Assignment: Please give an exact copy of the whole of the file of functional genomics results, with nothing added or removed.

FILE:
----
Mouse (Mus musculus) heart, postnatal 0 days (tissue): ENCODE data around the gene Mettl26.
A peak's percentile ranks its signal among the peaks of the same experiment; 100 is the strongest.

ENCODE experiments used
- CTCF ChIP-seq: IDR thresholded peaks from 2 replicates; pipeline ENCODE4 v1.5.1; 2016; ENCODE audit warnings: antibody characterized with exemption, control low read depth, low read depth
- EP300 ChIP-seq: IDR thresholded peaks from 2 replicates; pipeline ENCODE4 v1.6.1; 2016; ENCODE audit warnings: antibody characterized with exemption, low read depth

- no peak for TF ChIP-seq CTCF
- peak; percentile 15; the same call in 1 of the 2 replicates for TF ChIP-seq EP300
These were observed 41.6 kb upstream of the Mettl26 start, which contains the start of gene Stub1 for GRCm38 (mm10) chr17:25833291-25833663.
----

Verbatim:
Mouse (Mus musculus) heart, postnatal 0 days (tissue): ENCODE data around the gene Mettl26.
A peak's percentile ranks its signal among the peaks of the same experiment; 100 is the strongest.

ENCODE experiments used
- CTCF ChIP-seq: IDR thresholded peaks from 2 replicates; pipeline ENCODE4 v1.5.1; 2016; ENCODE audit warnings: antibody characterized with exemption, control low read depth, low read depth
- EP300 ChIP-seq: IDR thresholded peaks from 2 replicates; pipeline ENCODE4 v1.6.1; 2016; ENCODE audit warnings: antibody characterized with exemption, low read depth

- no peak for TF ChIP-seq CTCF
- peak; percentile 15; the same call in 1 of the 2 replicates for TF ChIP-seq EP300
These were observed 41.6 kb upstream of the Mettl26 start, which contains the start of gene Stub1 for GRCm38 (mm10) chr17:25833291-25833663.